Are there any important drug interactions I should be aware of?
Abemaciclib is largely metabolized by CYP3A4, and interactions with strong/moderate CYP3A4 inducers and inhibitors should be expected. It is contraindicated with strong CYP3A4 inducers, and there are specific dosage adjustments recommended if used with strong CYP3A4 inhibitors. If the dose of abemaciclib is 150-200 mg BID, it should be decreased to 100 mg BID. If the dose of abemaciclib is 100 mg BID, it should be decreased to 50 mg BID.
Abemaciclib can increase the levels of metformin.
How do I adjust the dose in the setting of renal insufficiency?
If CrCl > 30mL/min, no dosage change is needed. It has not been studied in CrCl < 30mL/min.
How do I adjust the dose in the setting of hepatic insufficiency?
In mild-moderate hepatic insufficiency (Child-Pugh class A or B), no adjustment in dosage is needed. In severe hepatic impairment (Child-Pugh class C), the frequency should be reduced to once daily.
When adjusting abemaciclib dose for toxicity (in monotherapy), each reduction should be a decrease by 50 mg BID to a minimum of 50 mg BID. Specific dosage reductions for diarrhea and for hematologic toxicities are available. Available in tablets of 50 mg, 100 mg, 150 mg, and 200 mg.
What should my patients know about abemaciclib?
Abemaciclib should not be given to pregnant women. A pregnancy test should be done prior to therapy and birth control should be used during and for 3 weeks after end of treatment. As with all oral cancer treatments, safe handling procedures are needed. Patients should report significant side effects and have blood tests done on time.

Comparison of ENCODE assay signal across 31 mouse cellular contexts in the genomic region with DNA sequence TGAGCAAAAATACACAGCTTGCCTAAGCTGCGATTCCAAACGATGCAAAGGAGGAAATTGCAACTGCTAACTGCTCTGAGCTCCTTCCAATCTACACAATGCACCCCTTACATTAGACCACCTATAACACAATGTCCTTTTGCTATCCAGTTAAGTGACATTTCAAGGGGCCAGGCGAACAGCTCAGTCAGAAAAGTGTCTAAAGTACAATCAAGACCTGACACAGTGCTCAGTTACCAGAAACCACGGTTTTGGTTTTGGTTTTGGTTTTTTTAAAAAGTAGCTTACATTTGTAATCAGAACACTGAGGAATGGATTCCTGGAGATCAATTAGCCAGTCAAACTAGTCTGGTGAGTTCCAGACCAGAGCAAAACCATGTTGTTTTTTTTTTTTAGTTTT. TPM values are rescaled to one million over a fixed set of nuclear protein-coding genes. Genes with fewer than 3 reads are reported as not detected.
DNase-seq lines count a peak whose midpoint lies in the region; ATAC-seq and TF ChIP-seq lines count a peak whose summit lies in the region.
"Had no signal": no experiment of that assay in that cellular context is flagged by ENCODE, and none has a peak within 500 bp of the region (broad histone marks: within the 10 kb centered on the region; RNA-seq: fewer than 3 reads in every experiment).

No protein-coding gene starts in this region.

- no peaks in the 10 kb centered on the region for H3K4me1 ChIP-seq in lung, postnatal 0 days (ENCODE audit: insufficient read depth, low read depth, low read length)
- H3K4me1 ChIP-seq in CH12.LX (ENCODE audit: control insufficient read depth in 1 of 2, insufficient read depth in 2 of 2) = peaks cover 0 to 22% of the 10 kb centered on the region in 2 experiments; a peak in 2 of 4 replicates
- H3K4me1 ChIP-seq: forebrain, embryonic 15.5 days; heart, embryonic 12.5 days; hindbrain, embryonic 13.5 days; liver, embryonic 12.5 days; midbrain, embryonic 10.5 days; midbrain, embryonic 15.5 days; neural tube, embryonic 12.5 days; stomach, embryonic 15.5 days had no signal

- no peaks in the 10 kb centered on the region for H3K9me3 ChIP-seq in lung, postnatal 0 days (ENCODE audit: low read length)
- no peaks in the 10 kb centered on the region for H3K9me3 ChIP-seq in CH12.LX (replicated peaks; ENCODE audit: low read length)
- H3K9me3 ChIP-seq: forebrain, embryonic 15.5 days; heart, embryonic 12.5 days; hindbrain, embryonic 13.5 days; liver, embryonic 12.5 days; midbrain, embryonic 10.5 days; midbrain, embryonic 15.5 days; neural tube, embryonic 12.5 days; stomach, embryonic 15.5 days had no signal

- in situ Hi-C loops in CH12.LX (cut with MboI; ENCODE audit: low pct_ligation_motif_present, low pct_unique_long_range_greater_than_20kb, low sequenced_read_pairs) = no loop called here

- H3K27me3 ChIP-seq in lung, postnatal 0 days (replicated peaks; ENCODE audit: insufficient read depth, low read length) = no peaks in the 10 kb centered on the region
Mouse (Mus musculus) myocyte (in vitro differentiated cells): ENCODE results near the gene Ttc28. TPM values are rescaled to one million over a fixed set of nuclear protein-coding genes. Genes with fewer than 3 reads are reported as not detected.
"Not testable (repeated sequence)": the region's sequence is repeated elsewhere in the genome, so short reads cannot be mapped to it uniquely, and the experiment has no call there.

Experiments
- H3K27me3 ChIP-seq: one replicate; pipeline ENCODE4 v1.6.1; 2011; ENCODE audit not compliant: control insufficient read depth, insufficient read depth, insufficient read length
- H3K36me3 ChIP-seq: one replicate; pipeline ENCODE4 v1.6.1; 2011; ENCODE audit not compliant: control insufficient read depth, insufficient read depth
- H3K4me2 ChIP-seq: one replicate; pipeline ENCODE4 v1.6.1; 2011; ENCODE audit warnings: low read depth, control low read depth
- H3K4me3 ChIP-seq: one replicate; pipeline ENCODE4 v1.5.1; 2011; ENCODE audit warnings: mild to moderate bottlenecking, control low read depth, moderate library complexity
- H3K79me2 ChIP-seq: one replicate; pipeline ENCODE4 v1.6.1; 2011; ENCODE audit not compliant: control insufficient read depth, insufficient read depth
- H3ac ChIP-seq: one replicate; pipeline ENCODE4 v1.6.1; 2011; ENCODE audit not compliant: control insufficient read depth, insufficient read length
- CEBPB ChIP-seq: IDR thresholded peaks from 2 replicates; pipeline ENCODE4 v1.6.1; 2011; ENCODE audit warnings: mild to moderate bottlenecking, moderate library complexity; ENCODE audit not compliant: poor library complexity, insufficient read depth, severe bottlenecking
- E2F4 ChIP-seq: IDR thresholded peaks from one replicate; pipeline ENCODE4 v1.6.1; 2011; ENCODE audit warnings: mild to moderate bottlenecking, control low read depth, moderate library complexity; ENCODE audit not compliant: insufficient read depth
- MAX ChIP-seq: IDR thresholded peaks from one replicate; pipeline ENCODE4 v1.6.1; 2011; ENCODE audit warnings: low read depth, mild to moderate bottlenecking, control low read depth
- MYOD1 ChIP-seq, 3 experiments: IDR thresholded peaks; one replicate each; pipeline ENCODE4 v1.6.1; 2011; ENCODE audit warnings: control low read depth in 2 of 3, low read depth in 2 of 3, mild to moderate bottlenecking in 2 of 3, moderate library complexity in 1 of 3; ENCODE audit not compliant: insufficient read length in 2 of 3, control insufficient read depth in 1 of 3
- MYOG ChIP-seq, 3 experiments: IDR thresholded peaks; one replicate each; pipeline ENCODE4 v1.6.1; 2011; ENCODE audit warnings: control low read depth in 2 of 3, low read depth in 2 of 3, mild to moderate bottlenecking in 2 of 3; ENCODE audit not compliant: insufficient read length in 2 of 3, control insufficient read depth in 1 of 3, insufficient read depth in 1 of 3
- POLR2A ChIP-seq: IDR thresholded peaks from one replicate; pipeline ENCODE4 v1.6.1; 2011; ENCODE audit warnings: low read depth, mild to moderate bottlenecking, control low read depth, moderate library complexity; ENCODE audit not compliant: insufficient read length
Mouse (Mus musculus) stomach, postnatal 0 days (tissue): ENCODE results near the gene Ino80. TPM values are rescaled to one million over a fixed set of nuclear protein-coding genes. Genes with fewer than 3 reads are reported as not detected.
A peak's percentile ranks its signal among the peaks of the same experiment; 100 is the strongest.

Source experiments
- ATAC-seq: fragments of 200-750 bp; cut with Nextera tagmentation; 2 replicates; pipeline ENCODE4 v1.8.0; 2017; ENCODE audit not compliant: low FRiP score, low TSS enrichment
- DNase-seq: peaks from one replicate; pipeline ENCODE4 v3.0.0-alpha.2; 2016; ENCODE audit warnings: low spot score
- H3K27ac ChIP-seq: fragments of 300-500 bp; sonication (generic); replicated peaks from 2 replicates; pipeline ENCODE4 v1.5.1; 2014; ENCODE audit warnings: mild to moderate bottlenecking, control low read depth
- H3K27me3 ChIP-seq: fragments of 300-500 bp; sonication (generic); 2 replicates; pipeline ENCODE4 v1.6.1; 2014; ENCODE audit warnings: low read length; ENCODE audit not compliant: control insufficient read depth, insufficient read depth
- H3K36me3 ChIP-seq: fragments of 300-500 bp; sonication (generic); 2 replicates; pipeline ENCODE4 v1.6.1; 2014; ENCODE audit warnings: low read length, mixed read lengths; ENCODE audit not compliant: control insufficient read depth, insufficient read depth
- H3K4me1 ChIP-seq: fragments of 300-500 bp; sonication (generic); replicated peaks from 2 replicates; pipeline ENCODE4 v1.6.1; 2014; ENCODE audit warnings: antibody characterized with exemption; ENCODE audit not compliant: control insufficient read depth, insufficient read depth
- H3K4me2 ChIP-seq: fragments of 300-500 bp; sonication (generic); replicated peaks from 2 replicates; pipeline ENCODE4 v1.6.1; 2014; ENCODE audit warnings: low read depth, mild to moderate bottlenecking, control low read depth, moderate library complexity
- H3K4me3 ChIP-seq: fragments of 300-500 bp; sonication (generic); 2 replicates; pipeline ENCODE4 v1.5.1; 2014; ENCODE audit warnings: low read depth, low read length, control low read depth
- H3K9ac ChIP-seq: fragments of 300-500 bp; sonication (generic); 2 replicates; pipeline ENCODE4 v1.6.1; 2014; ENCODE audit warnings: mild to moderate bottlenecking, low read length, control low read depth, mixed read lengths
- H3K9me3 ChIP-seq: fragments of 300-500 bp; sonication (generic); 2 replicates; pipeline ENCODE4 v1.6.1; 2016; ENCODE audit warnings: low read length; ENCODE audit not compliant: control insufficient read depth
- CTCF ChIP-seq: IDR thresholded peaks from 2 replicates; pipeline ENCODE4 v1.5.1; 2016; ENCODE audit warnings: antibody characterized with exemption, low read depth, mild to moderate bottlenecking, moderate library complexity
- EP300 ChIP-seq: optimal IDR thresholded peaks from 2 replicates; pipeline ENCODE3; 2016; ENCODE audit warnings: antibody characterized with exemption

What useful links are available regarding abemaciclib?
What else should I know?
Baseline labs should include CBC, LFTs, and pregnancy testing if the patient is of reproductive capacity. Then, CBC and LFTs should be tested Q2 weeks x 2 months, then monthly x 2 months, then as clinically indicated.
Any ongoing clinical trials related to abemaciclib?
Abemaciclib is being studied in the treatment of a large range of cancers such as pancreatic, head/neck, triple-negative breast cancer, glioblastoma, liposarcoma, and others. Find more info at clinicaltrials.gov.
LISA LOHR, PHARMD, BCOP, BCPS, is Clinical Oncology Specialist/MTM provider at Masonic Cancer Clinic Fairview/University of Minnesota Health, Minneapolis. RAMASWAMY GOVINDAN, MD, Professor of Medicine; Anheuser Busch Chair in Medical Oncology and Director, Section of Medical Oncology, Washington University School of Medicine, St. Louis, Mo., serves as the Pharmacy Forum column physician advisor. SARA K. BUTLER, PHARMD, BCPS, BCOP, is Clinical Oncology Pharmacy Supervisor, Barnes-Jewish Hospital, St. Louis, Mo., and serves as a Pharmacy Forum column co-editor. JANELLE E. MANN, PHARMD, BCOP, is an Investigational Drug Pharmacist, Washington University School of Medicine, Alvin J. Siteman Cancer Center, St. Louis, Mo., and serves as the Pharmacy Forum column co-editor.